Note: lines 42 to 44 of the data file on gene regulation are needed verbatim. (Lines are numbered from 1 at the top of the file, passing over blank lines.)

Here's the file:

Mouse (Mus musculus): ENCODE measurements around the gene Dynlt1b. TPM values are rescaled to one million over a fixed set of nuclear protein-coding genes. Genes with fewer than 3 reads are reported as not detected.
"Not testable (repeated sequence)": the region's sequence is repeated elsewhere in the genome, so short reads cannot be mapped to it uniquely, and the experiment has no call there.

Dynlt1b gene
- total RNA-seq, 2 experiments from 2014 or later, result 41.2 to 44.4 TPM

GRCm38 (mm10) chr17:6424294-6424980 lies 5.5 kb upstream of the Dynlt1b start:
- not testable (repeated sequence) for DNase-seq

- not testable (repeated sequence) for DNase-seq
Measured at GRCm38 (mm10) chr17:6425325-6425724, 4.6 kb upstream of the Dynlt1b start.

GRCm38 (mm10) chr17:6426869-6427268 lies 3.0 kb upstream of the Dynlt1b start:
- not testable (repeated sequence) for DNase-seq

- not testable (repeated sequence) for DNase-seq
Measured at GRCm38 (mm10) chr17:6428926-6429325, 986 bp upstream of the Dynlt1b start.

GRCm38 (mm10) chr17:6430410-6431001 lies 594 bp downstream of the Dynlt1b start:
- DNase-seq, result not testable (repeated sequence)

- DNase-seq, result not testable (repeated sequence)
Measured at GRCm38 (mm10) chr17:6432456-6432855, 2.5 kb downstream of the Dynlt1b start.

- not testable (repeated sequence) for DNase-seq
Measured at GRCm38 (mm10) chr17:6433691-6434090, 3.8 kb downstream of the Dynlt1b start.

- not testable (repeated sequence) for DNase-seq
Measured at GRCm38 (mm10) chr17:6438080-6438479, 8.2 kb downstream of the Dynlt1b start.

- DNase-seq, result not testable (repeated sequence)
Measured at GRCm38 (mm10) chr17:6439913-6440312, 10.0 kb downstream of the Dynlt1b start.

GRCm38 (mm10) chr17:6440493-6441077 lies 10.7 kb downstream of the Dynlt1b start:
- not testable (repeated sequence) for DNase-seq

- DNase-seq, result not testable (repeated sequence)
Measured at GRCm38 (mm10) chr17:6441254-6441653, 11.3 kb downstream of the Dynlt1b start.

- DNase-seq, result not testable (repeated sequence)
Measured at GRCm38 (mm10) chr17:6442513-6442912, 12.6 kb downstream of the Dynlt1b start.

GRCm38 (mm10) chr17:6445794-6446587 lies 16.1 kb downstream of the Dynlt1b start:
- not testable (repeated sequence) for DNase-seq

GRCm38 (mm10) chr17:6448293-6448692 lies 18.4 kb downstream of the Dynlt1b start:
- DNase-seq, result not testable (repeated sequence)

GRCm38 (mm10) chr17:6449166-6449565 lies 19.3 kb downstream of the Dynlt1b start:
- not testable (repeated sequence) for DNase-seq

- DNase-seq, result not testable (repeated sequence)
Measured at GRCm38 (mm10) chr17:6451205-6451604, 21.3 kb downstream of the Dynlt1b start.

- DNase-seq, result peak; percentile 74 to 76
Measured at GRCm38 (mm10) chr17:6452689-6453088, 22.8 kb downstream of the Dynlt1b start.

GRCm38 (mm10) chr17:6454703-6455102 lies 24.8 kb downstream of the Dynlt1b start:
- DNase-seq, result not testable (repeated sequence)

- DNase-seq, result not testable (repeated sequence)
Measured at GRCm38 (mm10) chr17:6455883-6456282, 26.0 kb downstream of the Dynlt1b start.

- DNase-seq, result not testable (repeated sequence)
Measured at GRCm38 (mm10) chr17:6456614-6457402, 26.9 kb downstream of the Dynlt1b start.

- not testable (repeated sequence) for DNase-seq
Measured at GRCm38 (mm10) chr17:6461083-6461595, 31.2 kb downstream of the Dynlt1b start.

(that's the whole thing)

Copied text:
Measured at GRCm38 (mm10) chr17:6455883-6456282, 26.0 kb downstream of the Dynlt1b start.

- DNase-seq, result not testable (repeated sequence)
Measured at GRCm38 (mm10) chr17:6456614-6457402, 26.9 kb downstream of the Dynlt1b start.